I know, I’ve been a little lazy about my Monday MoM Blog Picks, but I’m back this week with some good ones.
Pajiba: 25 Practical Tips About the Horrors of Raising Twins That You Will Never Learn from Movies and TV
You’ve probably seen this post make the rounds of social media, but it’s worth a read, despite the fact that the word “horrors” in the title is completely misplaced. I suspect “horrors” gains more eyeballs than “reality.” There’s nothing here that we MoMs don’t already know, but it’s rather nice to see it all in one place. Having multiples is a special experience, good and bad.
Amber is a mother of quadruplets, aged one. She came up with a simple, no-mess squishy project for her quartet. Even if your kids are too old for this activity, you have to check out with post and coo at the adorable little ones.
Michelle, mother of multiple multiples and a singleton, invited Marni to share her infertility journey. Through the gift of donor eggs, Marni was able to conceive and deliver her boy/girl twins, Jett & Delilah. For anyone who wants to know what the process is like, not just physically, but emotionally, check out this post. Thank you, Michelle and Marni, for giving us this glimpse into a world I frankly know very little about.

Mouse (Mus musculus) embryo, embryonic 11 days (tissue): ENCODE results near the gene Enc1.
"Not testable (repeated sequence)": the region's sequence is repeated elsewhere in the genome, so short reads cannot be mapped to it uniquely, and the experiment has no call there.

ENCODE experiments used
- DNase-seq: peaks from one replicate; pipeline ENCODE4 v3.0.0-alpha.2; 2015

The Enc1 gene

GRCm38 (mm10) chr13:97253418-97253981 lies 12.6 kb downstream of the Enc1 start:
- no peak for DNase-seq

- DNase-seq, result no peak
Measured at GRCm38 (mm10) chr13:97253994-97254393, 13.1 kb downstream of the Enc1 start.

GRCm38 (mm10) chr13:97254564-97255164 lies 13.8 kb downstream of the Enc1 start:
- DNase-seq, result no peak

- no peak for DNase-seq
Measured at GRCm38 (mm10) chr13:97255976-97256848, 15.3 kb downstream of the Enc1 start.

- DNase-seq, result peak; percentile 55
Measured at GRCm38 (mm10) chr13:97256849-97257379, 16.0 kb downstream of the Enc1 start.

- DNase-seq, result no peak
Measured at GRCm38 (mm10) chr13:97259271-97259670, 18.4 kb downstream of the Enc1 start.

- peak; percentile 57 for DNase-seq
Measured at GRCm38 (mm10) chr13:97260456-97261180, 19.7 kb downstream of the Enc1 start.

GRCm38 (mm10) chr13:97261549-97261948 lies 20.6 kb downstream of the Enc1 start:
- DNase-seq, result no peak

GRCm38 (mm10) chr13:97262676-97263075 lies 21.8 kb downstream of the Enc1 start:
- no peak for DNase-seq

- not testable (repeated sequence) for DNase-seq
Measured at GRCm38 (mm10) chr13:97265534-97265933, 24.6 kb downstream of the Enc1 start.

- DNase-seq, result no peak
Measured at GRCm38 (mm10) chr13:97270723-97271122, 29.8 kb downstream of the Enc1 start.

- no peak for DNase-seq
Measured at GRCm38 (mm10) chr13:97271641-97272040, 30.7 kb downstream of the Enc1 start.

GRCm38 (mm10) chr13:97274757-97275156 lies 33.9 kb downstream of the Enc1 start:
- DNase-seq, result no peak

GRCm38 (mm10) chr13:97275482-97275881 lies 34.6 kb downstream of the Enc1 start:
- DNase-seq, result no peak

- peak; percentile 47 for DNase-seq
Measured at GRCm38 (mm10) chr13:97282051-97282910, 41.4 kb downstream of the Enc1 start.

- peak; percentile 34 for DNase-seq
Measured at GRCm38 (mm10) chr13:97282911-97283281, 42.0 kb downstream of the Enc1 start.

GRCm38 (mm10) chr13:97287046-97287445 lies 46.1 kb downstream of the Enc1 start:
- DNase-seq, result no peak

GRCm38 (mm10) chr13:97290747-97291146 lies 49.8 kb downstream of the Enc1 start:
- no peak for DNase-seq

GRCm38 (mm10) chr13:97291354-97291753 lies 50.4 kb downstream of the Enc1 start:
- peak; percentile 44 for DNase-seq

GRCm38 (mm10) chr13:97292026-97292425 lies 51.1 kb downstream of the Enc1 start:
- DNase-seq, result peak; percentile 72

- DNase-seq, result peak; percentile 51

This post made my list before this afternoon’s post was in my consciousness, I promise. Pamela, whose identical girls recently went off to college, talks about the hard truth that some moms of multiples are unable to breastfeed, despite wanting to do so. Pamela acknowledges the guilt that comes with perceived nursing failure and provides some realistic reassurance. I could have used her words when my girls were 5 months old and I was desperate to end my J’s nursing strike.
McMama, is a military wife and mom of 6, including fraternal twins bookended by singletons and two angels. In this post, McMama shares with us the raw agony of losing her son Job at 20 weeks gestation 3 years ago. Her words are knife sharp and her pain palpable. Let those of us who get to watch our babies grow never forget how precious they are nor shy away from those who grieve.